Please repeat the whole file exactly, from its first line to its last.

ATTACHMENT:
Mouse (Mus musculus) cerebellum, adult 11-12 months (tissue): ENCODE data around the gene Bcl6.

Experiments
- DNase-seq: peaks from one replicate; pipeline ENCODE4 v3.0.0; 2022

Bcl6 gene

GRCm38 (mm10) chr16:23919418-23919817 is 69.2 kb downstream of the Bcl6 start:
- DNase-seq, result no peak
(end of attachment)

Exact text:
Mouse (Mus musculus) cerebellum, adult 11-12 months (tissue): ENCODE data around the gene Bcl6.

Experiments
- DNase-seq: peaks from one replicate; pipeline ENCODE4 v3.0.0; 2022

Bcl6 gene

GRCm38 (mm10) chr16:23919418-23919817 is 69.2 kb downstream of the Bcl6 start:
- DNase-seq, result no peak